NHS: the best and the worst

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I had occasion recently to sample the best and the most inefficient of the National Health Service. On the Bank Holiday weekend contacted the out-of-hours service . I did not find it wanting.

I made the call to 111 shortly before one o’clock on the Sunday afternoon. There was an immediate response and I found myself talking to a medical practitioner who fired a battery of questions at me with utmost courtesy and professionalism. At the end of it she asked me to hold the line.

Within a minute she came back to say I could expect a call in the next 24 hours. At precisely 1.15pm the phone rang and I was talking to the receptionist at the out-patients department of the DGH who asked if I could get to the hospital by 3pm. Having checked in I was seen well before the appointed time.

The downside concerned the state of affairs at the DGH. On that Sunday there was not another soul in the waiting area of the out-patients department. Apart from the receptionist and the doctor who attended to me, there was an almost deathly hush in the place.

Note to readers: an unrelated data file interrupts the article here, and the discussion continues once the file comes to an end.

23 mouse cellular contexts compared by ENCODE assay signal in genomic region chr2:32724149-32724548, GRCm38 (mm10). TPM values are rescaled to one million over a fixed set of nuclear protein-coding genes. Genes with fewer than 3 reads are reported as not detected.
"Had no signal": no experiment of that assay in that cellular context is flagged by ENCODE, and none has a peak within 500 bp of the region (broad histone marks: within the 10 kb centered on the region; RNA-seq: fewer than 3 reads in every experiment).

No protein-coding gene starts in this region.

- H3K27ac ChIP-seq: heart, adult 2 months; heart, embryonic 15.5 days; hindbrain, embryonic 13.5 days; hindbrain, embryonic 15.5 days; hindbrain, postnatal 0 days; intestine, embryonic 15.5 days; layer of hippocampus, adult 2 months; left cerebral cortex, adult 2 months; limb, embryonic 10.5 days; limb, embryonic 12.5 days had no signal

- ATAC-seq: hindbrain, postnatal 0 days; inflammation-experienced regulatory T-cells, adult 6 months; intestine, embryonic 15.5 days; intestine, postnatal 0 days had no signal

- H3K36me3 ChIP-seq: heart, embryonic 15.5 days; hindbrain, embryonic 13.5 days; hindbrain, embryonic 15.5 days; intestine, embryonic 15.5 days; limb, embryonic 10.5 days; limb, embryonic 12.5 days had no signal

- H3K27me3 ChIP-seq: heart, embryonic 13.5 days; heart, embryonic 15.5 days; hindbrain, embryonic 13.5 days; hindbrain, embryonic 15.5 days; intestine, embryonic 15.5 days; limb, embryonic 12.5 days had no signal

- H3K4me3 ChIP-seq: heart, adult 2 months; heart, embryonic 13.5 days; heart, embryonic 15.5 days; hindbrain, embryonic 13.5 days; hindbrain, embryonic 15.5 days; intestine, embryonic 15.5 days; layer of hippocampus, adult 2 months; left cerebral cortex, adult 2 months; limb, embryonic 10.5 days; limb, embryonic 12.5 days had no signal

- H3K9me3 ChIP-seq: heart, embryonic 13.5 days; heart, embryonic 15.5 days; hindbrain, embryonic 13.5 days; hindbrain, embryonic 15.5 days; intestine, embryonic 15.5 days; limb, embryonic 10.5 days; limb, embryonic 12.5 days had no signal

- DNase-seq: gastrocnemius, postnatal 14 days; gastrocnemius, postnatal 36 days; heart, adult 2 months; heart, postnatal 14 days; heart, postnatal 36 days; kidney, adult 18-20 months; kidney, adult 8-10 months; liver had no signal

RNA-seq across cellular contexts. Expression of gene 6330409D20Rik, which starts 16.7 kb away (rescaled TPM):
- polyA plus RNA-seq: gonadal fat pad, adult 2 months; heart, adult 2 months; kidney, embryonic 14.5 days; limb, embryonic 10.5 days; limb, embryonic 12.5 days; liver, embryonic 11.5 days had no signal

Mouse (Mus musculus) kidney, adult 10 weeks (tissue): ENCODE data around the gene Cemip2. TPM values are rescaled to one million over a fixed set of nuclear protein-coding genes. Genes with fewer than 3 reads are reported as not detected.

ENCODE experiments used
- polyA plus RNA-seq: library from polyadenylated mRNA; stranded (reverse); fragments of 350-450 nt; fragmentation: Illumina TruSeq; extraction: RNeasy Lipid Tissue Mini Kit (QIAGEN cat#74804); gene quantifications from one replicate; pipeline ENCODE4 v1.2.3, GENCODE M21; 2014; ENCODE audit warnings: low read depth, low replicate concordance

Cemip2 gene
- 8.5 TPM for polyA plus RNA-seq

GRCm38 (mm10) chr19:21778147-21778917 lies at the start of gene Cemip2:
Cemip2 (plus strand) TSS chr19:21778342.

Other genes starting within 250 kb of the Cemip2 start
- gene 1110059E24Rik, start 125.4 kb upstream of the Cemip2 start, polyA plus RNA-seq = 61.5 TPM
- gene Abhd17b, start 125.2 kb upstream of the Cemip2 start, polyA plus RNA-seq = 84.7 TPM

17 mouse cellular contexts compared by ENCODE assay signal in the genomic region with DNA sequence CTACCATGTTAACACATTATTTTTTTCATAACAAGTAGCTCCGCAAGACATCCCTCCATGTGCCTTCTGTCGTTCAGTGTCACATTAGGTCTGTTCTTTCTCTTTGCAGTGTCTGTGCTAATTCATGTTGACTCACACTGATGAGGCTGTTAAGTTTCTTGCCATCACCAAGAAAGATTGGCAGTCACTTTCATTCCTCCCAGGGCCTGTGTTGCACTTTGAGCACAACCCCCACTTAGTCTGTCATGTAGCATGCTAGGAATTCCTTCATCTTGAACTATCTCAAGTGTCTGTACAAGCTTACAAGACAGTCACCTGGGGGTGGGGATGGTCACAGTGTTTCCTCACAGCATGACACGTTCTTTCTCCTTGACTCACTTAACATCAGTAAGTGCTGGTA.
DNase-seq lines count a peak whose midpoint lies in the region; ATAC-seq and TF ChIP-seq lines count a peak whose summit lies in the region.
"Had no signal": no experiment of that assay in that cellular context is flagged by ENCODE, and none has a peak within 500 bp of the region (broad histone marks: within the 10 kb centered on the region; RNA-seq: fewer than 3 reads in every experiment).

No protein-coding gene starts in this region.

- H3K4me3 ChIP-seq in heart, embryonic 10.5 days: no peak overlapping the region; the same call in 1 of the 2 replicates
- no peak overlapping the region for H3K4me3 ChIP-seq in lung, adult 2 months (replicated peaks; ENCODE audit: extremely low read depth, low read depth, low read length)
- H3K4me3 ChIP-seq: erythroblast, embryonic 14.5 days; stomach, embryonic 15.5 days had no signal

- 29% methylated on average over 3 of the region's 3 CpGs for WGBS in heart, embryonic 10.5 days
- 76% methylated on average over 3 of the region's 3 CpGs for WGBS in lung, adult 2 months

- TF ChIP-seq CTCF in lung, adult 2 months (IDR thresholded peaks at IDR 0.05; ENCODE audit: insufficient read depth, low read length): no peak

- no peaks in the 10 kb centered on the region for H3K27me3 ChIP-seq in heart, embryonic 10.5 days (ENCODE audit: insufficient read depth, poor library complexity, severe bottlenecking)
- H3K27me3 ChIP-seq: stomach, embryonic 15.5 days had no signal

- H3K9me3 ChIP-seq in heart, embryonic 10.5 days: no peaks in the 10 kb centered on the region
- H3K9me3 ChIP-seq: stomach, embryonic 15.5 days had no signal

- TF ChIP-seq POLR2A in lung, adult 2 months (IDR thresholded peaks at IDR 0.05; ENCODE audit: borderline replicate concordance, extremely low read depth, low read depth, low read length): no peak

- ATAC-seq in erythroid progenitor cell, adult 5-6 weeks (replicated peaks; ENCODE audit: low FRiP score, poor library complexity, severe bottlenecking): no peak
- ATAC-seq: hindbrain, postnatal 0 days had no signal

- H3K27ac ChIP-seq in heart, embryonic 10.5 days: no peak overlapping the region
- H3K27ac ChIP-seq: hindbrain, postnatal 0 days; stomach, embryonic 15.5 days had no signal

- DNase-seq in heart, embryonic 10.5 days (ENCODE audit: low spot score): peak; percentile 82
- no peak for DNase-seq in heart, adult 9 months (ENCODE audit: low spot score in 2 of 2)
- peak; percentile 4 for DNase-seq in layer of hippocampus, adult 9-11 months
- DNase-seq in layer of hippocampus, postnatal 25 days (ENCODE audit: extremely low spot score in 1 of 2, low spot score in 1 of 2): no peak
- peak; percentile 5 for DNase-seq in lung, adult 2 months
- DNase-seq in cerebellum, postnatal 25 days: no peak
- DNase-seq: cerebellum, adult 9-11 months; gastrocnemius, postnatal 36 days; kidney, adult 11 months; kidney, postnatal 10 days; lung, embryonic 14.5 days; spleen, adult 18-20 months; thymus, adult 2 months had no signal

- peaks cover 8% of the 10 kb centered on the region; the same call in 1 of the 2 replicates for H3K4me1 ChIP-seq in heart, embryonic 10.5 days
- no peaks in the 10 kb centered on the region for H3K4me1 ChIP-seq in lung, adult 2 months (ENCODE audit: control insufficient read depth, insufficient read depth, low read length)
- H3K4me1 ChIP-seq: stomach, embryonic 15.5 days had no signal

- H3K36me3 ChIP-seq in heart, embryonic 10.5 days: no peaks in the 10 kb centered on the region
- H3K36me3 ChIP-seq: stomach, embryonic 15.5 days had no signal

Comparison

Having provided a sample for the doctor, he said that as it was a bank holiday, there would be no chance of it being tested for two days. Nor could I get the medicine he was prescribing me in the hospital as there was no dispensary. ‘I suggest you go to Sainsbury’s. They’re open until four’. A supermarket could provide the necessary service but the most likely place in the scheme of things could not.

The DGH involves a massive amount of plant. If a sizeable chunk of it is shut down at weekends, does this not constitute a substantial waste of resources?


Colington Close.